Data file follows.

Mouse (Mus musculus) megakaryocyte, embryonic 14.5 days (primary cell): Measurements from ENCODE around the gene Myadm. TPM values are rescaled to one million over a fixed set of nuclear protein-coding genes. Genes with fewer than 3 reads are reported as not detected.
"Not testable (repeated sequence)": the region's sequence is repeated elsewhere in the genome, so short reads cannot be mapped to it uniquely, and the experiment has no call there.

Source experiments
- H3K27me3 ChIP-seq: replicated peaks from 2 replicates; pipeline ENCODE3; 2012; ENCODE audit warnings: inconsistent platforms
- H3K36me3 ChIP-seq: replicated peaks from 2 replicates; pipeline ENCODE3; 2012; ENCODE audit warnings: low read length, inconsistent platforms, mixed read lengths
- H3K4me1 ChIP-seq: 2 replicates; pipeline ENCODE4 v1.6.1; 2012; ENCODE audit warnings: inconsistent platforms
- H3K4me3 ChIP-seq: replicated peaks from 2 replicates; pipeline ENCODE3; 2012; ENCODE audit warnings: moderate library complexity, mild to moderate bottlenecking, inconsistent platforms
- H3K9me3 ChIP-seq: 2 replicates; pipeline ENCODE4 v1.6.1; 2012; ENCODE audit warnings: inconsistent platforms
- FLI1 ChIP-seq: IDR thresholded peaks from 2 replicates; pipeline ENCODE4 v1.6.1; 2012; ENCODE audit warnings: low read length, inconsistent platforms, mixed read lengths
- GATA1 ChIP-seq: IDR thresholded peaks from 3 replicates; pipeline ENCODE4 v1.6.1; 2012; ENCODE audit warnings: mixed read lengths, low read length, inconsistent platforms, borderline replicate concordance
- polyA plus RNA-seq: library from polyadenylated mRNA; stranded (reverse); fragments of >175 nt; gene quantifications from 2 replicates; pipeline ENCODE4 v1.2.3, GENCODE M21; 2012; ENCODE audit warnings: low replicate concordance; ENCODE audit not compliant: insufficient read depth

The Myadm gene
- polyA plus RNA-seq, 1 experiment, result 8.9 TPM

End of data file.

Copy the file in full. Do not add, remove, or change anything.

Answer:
Mouse (Mus musculus) megakaryocyte, embryonic 14.5 days (primary cell): Measurements from ENCODE around the gene Myadm. TPM values are rescaled to one million over a fixed set of nuclear protein-coding genes. Genes with fewer than 3 reads are reported as not detected.
"Not testable (repeated sequence)": the region's sequence is repeated elsewhere in the genome, so short reads cannot be mapped to it uniquely, and the experiment has no call there.

Source experiments
- H3K27me3 ChIP-seq: replicated peaks from 2 replicates; pipeline ENCODE3; 2012; ENCODE audit warnings: inconsistent platforms
- H3K36me3 ChIP-seq: replicated peaks from 2 replicates; pipeline ENCODE3; 2012; ENCODE audit warnings: low read length, inconsistent platforms, mixed read lengths
- H3K4me1 ChIP-seq: 2 replicates; pipeline ENCODE4 v1.6.1; 2012; ENCODE audit warnings: inconsistent platforms
- H3K4me3 ChIP-seq: replicated peaks from 2 replicates; pipeline ENCODE3; 2012; ENCODE audit warnings: moderate library complexity, mild to moderate bottlenecking, inconsistent platforms
- H3K9me3 ChIP-seq: 2 replicates; pipeline ENCODE4 v1.6.1; 2012; ENCODE audit warnings: inconsistent platforms
- FLI1 ChIP-seq: IDR thresholded peaks from 2 replicates; pipeline ENCODE4 v1.6.1; 2012; ENCODE audit warnings: low read length, inconsistent platforms, mixed read lengths
- GATA1 ChIP-seq: IDR thresholded peaks from 3 replicates; pipeline ENCODE4 v1.6.1; 2012; ENCODE audit warnings: mixed read lengths, low read length, inconsistent platforms, borderline replicate concordance
- polyA plus RNA-seq: library from polyadenylated mRNA; stranded (reverse); fragments of >175 nt; gene quantifications from 2 replicates; pipeline ENCODE4 v1.2.3, GENCODE M21; 2012; ENCODE audit warnings: low replicate concordance; ENCODE audit not compliant: insufficient read depth

The Myadm gene
- polyA plus RNA-seq, 1 experiment, result 8.9 TPM